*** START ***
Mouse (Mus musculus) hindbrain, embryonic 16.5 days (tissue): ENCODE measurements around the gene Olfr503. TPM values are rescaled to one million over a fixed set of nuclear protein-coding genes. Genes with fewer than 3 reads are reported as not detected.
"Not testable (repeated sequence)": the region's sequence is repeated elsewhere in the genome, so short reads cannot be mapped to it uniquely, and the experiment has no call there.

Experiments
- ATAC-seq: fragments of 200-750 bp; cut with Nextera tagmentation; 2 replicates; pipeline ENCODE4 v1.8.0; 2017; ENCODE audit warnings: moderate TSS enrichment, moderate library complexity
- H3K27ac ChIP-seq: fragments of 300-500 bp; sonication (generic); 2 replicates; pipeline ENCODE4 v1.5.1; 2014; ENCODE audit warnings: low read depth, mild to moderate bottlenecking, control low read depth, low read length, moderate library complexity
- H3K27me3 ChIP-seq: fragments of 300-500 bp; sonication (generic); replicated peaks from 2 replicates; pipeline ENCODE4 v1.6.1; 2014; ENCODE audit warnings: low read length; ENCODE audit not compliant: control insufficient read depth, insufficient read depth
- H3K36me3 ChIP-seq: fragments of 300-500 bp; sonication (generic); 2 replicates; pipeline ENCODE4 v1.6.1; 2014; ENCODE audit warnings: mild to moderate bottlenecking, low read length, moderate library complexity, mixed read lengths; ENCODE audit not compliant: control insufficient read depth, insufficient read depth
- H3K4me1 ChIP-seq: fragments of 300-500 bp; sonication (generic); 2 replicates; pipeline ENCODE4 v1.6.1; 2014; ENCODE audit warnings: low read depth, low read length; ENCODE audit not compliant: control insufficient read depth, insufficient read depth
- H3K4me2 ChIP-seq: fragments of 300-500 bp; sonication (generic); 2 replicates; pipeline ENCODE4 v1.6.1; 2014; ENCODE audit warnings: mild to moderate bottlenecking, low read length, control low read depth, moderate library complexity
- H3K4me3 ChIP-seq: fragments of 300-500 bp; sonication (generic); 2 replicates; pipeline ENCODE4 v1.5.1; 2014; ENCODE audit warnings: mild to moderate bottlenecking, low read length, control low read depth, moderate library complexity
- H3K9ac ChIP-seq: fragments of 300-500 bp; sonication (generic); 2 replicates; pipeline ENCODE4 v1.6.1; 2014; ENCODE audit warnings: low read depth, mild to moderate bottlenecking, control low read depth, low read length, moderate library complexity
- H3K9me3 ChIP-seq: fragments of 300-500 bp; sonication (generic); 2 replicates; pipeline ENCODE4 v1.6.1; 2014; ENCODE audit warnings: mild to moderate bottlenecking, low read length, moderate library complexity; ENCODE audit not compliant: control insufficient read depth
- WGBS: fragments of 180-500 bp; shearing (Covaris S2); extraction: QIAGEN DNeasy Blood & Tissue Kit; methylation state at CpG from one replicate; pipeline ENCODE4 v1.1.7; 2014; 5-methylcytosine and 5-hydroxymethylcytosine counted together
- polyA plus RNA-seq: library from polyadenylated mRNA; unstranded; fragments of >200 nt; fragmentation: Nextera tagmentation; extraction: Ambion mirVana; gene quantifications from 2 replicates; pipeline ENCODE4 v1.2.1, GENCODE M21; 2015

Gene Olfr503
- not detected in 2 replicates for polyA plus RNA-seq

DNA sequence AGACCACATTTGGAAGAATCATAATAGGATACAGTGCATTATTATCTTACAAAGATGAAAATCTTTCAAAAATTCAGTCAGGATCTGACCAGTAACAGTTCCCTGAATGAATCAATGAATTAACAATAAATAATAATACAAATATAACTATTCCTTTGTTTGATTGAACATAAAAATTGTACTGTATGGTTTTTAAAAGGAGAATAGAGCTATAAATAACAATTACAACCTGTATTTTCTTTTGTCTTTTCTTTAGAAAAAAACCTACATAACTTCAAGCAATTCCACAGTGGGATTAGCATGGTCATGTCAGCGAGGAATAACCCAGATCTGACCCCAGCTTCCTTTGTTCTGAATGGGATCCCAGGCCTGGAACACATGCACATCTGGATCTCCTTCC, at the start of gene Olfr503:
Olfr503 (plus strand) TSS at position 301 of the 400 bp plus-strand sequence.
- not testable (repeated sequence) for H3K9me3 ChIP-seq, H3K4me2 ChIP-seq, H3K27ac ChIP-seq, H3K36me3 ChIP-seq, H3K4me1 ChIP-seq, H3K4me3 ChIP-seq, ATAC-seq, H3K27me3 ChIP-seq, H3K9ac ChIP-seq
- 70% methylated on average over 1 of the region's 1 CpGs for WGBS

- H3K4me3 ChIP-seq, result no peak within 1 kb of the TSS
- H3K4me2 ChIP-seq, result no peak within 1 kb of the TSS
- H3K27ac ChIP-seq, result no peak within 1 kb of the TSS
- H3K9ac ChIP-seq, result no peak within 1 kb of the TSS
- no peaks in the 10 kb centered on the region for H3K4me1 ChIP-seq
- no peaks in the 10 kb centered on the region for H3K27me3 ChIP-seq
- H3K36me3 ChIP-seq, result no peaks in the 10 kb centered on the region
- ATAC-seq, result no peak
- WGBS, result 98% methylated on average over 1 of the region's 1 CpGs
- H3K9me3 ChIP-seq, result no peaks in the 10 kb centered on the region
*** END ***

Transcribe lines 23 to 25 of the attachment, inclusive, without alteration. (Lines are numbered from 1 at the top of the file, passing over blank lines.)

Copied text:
- H3K27ac ChIP-seq, result no peak within 1 kb of the TSS
- H3K9ac ChIP-seq, result no peak within 1 kb of the TSS
- no peaks in the 10 kb centered on the region for H3K4me1 ChIP-seq